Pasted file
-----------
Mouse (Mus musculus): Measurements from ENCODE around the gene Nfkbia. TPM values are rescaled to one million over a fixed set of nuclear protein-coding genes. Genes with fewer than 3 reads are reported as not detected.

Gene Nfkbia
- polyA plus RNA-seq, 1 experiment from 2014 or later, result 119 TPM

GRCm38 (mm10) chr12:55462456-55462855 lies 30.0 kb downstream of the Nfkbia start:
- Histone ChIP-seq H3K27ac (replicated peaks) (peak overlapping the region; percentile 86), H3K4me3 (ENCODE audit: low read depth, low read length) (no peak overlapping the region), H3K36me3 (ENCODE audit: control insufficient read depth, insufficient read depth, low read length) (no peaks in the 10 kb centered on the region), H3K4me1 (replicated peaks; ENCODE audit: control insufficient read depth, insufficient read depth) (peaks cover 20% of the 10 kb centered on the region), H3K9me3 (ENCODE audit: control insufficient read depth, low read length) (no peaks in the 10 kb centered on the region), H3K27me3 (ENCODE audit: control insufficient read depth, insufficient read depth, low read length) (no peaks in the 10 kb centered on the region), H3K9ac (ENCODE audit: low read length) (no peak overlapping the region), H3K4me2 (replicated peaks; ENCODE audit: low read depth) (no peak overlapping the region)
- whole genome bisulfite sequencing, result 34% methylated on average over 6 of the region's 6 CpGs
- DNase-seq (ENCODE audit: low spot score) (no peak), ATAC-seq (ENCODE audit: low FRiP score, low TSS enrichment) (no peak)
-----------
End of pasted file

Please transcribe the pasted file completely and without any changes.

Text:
Mouse (Mus musculus): Measurements from ENCODE around the gene Nfkbia. TPM values are rescaled to one million over a fixed set of nuclear protein-coding genes. Genes with fewer than 3 reads are reported as not detected.

Gene Nfkbia
- polyA plus RNA-seq, 1 experiment from 2014 or later, result 119 TPM

GRCm38 (mm10) chr12:55462456-55462855 lies 30.0 kb downstream of the Nfkbia start:
- Histone ChIP-seq H3K27ac (replicated peaks) (peak overlapping the region; percentile 86), H3K4me3 (ENCODE audit: low read depth, low read length) (no peak overlapping the region), H3K36me3 (ENCODE audit: control insufficient read depth, insufficient read depth, low read length) (no peaks in the 10 kb centered on the region), H3K4me1 (replicated peaks; ENCODE audit: control insufficient read depth, insufficient read depth) (peaks cover 20% of the 10 kb centered on the region), H3K9me3 (ENCODE audit: control insufficient read depth, low read length) (no peaks in the 10 kb centered on the region), H3K27me3 (ENCODE audit: control insufficient read depth, insufficient read depth, low read length) (no peaks in the 10 kb centered on the region), H3K9ac (ENCODE audit: low read length) (no peak overlapping the region), H3K4me2 (replicated peaks; ENCODE audit: low read depth) (no peak overlapping the region)
- whole genome bisulfite sequencing, result 34% methylated on average over 6 of the region's 6 CpGs
- DNase-seq (ENCODE audit: low spot score) (no peak), ATAC-seq (ENCODE audit: low FRiP score, low TSS enrichment) (no peak)